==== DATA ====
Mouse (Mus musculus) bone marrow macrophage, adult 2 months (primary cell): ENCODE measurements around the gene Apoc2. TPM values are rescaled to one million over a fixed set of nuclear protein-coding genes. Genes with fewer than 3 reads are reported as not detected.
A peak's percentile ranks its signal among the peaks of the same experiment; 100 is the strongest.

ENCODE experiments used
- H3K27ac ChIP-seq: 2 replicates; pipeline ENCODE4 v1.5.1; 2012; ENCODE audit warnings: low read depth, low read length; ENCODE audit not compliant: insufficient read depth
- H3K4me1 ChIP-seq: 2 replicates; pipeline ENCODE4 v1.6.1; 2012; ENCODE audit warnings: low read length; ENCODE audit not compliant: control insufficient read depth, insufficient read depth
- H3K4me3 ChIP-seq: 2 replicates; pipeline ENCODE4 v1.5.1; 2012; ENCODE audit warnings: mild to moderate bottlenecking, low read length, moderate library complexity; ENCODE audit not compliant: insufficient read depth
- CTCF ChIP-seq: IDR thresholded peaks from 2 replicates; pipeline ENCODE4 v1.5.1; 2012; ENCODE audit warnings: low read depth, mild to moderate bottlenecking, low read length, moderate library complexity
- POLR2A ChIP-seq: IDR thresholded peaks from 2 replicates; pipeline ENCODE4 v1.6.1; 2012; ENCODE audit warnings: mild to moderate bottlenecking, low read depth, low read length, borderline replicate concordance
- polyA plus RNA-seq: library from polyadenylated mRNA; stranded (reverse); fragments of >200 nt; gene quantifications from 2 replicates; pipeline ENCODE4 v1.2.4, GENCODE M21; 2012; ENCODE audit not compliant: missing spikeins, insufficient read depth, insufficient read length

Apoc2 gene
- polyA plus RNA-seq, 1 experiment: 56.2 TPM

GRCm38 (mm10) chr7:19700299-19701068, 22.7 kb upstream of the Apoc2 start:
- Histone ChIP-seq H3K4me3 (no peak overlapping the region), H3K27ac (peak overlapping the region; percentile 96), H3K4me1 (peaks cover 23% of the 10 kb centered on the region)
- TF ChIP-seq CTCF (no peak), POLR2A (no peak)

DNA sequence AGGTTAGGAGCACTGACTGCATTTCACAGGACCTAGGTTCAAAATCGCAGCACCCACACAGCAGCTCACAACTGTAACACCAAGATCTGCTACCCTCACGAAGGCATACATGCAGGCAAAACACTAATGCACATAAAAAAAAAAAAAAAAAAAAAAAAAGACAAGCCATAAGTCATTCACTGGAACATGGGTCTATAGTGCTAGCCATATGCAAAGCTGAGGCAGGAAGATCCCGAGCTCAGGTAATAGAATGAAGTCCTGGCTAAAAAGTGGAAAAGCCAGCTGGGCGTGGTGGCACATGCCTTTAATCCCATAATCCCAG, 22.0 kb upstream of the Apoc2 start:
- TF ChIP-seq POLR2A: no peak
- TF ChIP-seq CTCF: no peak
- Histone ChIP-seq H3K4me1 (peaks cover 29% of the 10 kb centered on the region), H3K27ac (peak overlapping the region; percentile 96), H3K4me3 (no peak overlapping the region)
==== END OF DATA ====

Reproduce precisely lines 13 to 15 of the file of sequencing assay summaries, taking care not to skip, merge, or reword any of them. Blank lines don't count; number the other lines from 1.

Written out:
- Histone ChIP-seq H3K4me3 (no peak overlapping the region), H3K27ac (peak overlapping the region; percentile 96), H3K4me1 (peaks cover 23% of the 10 kb centered on the region)
- TF ChIP-seq CTCF (no peak), POLR2A (no peak)

DNA sequence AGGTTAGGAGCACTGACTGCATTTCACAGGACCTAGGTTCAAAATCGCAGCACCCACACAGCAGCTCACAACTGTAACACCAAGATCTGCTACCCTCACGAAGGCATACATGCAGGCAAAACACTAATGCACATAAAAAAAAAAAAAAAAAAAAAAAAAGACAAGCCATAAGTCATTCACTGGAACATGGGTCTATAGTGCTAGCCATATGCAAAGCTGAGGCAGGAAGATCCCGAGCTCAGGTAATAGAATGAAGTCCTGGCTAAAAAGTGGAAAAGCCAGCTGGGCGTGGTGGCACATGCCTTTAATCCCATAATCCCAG, 22.0 kb upstream of the Apoc2 start: